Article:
During the height of the coronavirus pandemic, hospital edicts issued to protect patients would expose institutional frailties. The drastic implementation of nationwide telehealth measures would detrimentally affect patients who lacked access to health care and were unaccustomed to using digital technology. Many of these “digitally unprepared” patients were single, older, low-income, black patients who relied on landlines and flip phones to independently access the health care system.
My 82-year-old grandmother was alone when the hospital staff instituted the COVID-19 checklist. “Do you have a cough? Fatigue? Weakness? Shortness of breath?” She answered, “yes.” In an instant, the biopsy for an invasive lung mass was canceled, and an immunocompromised, coughing patient was whisked away to the COVID clinic.
She protested, “I’m here for a biopsy – for something in my chest. I know I can’t breathe, but it’s not corona.” Six months prior and 60 pounds heavier, she had been fiercely independent, employed, and adventurous. Now, a shell of her former self, her 90-pound body was deemed invisible and voiceless in an overburdened medical system. After sitting in the COVID clinic for hours and testing “negative,” she was escorted outside and left alone in a wheelchair unattended. Another hour would pass before a concerned security guard asked if she needed anything.
“Call my granddaughter. I don’t have a phone.”
My grandmother was a part of the digital gap. A widow that was now social security-dependent, she canceled her cell phone service because it was an “unnecessary” expense she could no longer afford. She is amongst the blacks, Hispanics, and lower-income cell phone users who are twice as likely as whites to disconnect service because of the cost. She is also among the 41 to 47 percent of elderly Americans, most likely to need chronic disease management, that lack smartphone or home internet access.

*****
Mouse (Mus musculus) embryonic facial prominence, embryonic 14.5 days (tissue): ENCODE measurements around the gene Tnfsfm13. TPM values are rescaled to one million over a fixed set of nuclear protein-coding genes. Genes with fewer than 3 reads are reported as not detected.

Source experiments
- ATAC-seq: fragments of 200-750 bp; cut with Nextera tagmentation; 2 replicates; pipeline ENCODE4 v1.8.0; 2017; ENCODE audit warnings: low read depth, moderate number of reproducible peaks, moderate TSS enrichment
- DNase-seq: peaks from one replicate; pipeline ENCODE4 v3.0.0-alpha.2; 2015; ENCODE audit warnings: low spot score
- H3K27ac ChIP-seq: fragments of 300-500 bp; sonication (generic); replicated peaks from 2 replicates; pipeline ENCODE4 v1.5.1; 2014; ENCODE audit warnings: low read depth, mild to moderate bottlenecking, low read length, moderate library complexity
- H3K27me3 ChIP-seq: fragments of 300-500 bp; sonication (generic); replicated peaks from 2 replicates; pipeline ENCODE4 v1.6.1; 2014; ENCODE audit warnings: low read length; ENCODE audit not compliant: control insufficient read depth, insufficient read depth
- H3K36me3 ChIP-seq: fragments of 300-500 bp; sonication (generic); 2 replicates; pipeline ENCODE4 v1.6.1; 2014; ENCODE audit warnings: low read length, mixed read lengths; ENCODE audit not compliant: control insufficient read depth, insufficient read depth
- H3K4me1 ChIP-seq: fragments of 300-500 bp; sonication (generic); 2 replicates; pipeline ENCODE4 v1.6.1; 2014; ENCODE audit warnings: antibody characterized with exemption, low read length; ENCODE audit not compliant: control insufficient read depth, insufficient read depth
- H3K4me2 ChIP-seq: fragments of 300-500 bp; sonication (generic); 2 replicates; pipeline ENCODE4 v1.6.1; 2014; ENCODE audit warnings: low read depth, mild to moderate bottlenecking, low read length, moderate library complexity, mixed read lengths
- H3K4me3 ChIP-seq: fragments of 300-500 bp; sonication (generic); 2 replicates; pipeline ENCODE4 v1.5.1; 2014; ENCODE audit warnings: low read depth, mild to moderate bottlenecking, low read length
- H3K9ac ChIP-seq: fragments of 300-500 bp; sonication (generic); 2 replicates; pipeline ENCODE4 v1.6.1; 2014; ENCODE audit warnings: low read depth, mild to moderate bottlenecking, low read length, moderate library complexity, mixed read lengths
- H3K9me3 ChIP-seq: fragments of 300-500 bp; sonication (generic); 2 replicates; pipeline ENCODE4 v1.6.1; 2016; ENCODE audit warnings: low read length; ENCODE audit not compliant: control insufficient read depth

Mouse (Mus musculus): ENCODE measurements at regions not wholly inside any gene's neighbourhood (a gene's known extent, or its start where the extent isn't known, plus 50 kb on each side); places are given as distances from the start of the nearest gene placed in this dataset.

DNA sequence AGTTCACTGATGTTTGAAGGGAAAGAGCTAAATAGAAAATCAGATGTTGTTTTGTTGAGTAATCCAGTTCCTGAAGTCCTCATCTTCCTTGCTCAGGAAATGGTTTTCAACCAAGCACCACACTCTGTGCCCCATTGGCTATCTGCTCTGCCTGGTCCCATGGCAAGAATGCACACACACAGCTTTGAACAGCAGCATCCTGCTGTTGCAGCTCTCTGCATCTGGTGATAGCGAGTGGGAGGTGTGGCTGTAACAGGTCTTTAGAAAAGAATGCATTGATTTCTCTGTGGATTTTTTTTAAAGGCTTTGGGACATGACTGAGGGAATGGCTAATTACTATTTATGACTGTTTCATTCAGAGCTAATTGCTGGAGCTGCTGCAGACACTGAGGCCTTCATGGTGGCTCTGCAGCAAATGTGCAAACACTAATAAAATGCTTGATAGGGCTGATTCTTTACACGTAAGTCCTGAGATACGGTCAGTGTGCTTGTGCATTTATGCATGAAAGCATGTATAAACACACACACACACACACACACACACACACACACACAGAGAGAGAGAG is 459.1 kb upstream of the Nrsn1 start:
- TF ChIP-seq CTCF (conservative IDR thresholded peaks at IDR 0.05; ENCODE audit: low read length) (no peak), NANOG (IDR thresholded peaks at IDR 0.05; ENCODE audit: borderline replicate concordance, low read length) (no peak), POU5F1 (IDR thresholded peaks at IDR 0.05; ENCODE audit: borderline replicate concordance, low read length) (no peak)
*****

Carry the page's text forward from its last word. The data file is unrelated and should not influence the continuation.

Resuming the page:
Restrictive visitor policies, unconscious biases, and dismissive thoughts had defeated the best practices of trained medical professionals. As a physician, I was able to intervene and get my grandmother the attention she desperately needed. She was readmitted and subsequently hospitalized. However, when she was released several days later, no one was notified again.
While I wanted to believe that COVID-19 was responsible for the alarming errors in her management, a part of me questioned: Was it because she old, black, and alone?
In her possessions was her discharge summary comprising several pages of medications, treatment plans, and her follow-up “virtual” visits. Before she was discharged, no one assessed if she had a smartphone or broadband internet access at home. No one asked if she had an email account or ever sent an email. No one asked if she video chats. No one even asked if her landline was still in service.
My grandmother had no idea of what virtual visit meant. She is part of that vulnerable American class—elderly, low health literate, and low-income—that has been thwarted into a tech-savvy matrix amidst a national health pandemic. Yet she was scheduled for three virtual visits. And I was scared. If the patient-provider relationship buckled in the conventional hospital setting, what would happen to the care of the vulnerable in the digital interface?